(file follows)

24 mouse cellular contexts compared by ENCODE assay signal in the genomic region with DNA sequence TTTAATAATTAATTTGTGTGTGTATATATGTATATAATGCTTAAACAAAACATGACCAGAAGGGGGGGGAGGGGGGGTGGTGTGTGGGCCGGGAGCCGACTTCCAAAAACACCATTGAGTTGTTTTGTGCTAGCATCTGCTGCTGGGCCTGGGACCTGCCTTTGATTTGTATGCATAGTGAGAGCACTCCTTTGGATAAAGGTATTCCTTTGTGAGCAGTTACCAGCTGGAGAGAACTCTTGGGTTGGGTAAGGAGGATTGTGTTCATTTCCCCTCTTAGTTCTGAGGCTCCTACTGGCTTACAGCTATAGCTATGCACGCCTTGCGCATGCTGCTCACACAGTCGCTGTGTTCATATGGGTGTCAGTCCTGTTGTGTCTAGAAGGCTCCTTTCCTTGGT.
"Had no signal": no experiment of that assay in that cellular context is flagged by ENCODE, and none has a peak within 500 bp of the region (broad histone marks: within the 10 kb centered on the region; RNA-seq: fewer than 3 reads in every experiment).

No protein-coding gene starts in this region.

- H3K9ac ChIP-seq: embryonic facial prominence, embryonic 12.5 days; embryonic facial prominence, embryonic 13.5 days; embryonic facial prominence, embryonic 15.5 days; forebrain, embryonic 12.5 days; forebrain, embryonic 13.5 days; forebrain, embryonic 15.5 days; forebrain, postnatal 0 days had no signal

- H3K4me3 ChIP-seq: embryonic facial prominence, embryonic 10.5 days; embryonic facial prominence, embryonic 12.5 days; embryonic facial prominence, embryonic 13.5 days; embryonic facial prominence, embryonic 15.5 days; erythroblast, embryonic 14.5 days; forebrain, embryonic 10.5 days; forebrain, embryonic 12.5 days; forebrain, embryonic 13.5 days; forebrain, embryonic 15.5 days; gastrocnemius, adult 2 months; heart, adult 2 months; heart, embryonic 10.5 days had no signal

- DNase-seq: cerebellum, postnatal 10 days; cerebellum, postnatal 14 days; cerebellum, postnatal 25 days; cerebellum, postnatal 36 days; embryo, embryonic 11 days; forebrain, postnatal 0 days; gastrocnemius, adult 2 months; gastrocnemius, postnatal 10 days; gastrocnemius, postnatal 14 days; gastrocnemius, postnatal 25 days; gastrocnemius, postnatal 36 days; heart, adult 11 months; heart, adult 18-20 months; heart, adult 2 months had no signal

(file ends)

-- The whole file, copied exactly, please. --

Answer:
24 mouse cellular contexts compared by ENCODE assay signal in the genomic region with DNA sequence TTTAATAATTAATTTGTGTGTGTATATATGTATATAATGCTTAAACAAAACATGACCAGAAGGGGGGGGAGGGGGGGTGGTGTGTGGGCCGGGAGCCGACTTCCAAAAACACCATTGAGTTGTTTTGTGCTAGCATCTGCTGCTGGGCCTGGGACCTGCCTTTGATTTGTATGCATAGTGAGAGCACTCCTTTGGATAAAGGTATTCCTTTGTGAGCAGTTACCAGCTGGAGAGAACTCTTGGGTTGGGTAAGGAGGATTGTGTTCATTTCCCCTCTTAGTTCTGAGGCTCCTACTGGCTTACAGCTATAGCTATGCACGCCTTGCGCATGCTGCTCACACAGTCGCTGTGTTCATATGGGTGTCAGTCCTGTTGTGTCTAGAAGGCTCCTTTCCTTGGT.
"Had no signal": no experiment of that assay in that cellular context is flagged by ENCODE, and none has a peak within 500 bp of the region (broad histone marks: within the 10 kb centered on the region; RNA-seq: fewer than 3 reads in every experiment).

No protein-coding gene starts in this region.

- H3K9ac ChIP-seq: embryonic facial prominence, embryonic 12.5 days; embryonic facial prominence, embryonic 13.5 days; embryonic facial prominence, embryonic 15.5 days; forebrain, embryonic 12.5 days; forebrain, embryonic 13.5 days; forebrain, embryonic 15.5 days; forebrain, postnatal 0 days had no signal

- H3K4me3 ChIP-seq: embryonic facial prominence, embryonic 10.5 days; embryonic facial prominence, embryonic 12.5 days; embryonic facial prominence, embryonic 13.5 days; embryonic facial prominence, embryonic 15.5 days; erythroblast, embryonic 14.5 days; forebrain, embryonic 10.5 days; forebrain, embryonic 12.5 days; forebrain, embryonic 13.5 days; forebrain, embryonic 15.5 days; gastrocnemius, adult 2 months; heart, adult 2 months; heart, embryonic 10.5 days had no signal

- DNase-seq: cerebellum, postnatal 10 days; cerebellum, postnatal 14 days; cerebellum, postnatal 25 days; cerebellum, postnatal 36 days; embryo, embryonic 11 days; forebrain, postnatal 0 days; gastrocnemius, adult 2 months; gastrocnemius, postnatal 10 days; gastrocnemius, postnatal 14 days; gastrocnemius, postnatal 25 days; gastrocnemius, postnatal 36 days; heart, adult 11 months; heart, adult 18-20 months; heart, adult 2 months had no signal